VANCOUVER (NEWS 1130) – Do you have a carbon monoxide alarm in your home?
That’s the question the Vancouver Fire Department is asking, as crews in the city see a jump in the number of carbon monoxide poisonings.
Not having a working and up-to-code alarm can be a huge safety concern.
Assistant Fire Chief Steve Duncan says you need two types of alarms in your home: a smoke detector and an alarm that detects levels of carbon monoxide.
“Check them on a regular basis, and keep the batteries updated,” he tells NEWS 1130. “We recommend changing the batteries every time we change our times — so twice a year. They do have a shelf life, and I believe it’s seven years.”
He says you should have them on each level of your house in order to quickly detect any leaks.
“A lot of people have various gas devices, whether it be a gas stove or a gas fireplace, a water heater. So it’s good to have them in every location.”
He says a recent jump in monoxide poisoning suggests most people don’t have an alarm, and if they do, they might not be replacing the batteries on time.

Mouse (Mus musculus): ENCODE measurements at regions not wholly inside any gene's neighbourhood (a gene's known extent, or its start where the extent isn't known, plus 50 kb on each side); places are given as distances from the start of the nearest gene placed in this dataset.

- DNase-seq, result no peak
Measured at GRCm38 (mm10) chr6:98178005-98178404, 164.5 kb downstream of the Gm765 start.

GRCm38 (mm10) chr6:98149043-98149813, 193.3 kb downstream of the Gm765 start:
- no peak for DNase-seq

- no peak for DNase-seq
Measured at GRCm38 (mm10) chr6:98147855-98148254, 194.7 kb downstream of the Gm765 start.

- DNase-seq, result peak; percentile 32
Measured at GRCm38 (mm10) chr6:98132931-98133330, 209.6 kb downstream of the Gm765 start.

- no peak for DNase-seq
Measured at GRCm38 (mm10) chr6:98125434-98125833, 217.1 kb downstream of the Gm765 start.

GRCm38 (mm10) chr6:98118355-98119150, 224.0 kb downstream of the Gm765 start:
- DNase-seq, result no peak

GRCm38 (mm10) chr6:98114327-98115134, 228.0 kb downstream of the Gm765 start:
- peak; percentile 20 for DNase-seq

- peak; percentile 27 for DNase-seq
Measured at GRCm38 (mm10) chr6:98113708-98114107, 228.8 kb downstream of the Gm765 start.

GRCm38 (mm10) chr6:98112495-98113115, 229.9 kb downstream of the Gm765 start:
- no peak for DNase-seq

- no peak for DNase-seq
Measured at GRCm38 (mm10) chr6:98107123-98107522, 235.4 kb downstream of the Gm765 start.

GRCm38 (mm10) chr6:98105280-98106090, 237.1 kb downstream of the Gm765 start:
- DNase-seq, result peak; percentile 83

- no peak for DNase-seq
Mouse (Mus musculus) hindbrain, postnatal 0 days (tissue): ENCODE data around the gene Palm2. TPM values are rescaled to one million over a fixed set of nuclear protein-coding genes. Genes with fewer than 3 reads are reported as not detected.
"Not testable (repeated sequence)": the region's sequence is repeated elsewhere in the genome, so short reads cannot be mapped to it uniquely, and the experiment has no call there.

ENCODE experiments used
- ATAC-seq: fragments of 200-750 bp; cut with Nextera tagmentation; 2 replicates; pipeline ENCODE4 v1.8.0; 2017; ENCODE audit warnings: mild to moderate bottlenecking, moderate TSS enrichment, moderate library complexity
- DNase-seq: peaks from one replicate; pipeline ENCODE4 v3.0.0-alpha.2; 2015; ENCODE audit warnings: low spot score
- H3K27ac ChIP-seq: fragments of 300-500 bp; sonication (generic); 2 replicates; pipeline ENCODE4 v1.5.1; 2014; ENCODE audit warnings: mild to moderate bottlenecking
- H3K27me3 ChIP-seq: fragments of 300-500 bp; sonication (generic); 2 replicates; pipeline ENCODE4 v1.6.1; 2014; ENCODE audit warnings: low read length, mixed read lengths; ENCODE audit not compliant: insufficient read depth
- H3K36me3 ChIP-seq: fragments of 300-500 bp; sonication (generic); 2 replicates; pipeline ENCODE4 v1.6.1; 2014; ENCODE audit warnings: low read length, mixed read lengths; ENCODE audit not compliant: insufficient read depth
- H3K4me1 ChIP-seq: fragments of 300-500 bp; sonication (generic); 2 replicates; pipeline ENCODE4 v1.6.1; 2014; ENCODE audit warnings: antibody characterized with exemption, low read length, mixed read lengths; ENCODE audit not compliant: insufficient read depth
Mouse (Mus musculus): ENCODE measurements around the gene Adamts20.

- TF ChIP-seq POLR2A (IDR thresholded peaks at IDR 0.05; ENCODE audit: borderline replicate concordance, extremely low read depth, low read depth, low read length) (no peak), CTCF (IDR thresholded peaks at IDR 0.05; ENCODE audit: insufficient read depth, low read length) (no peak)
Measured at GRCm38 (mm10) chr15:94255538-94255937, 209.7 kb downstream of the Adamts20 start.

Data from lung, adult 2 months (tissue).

Duncan adds people should avoid bringing any combustible objects, like barbeques, indoors.
“It’s very dangerous. Not only are you generating heat, but you are generating carbon monoxide. It just slowly takes over your body and mind, and you end up in a bad situation.”
Carbon monoxide is odorless and colourless, and symptoms of poisoning include nausea, dizziness, and headaches.
The reminder from fire crews comes a day after 13 people were sent to hospital following a reported carbon monoxide leak at an office in Vancouver.
The office building apparently did have monoxide alarms, but they failed to go off.
FortisBC says the leak was caused by a boiler located in the building.
Four other cases of carbon monoxide poisonings have been reported in Vancouver this week alone.
Meantime, FortisBC is also reminding you to make sure any appliances that use natural gas are properly maintained.
“Having someone come in, a natural gas contractor, to maintain your appliances on a yearly basis is definitely recommended,” Diana Sorace with the utility says, adding this goes hand-in-hand with having functioning carbon monoxide detectors and smoke alarms.
She says you should have your detectors placed within four to five metres of any fuel-burning appliance.
“Homeowners obviously should be aware that annual appliance maintenance measures that they can take yearly can prevent this, that CO poisoning is preventable.”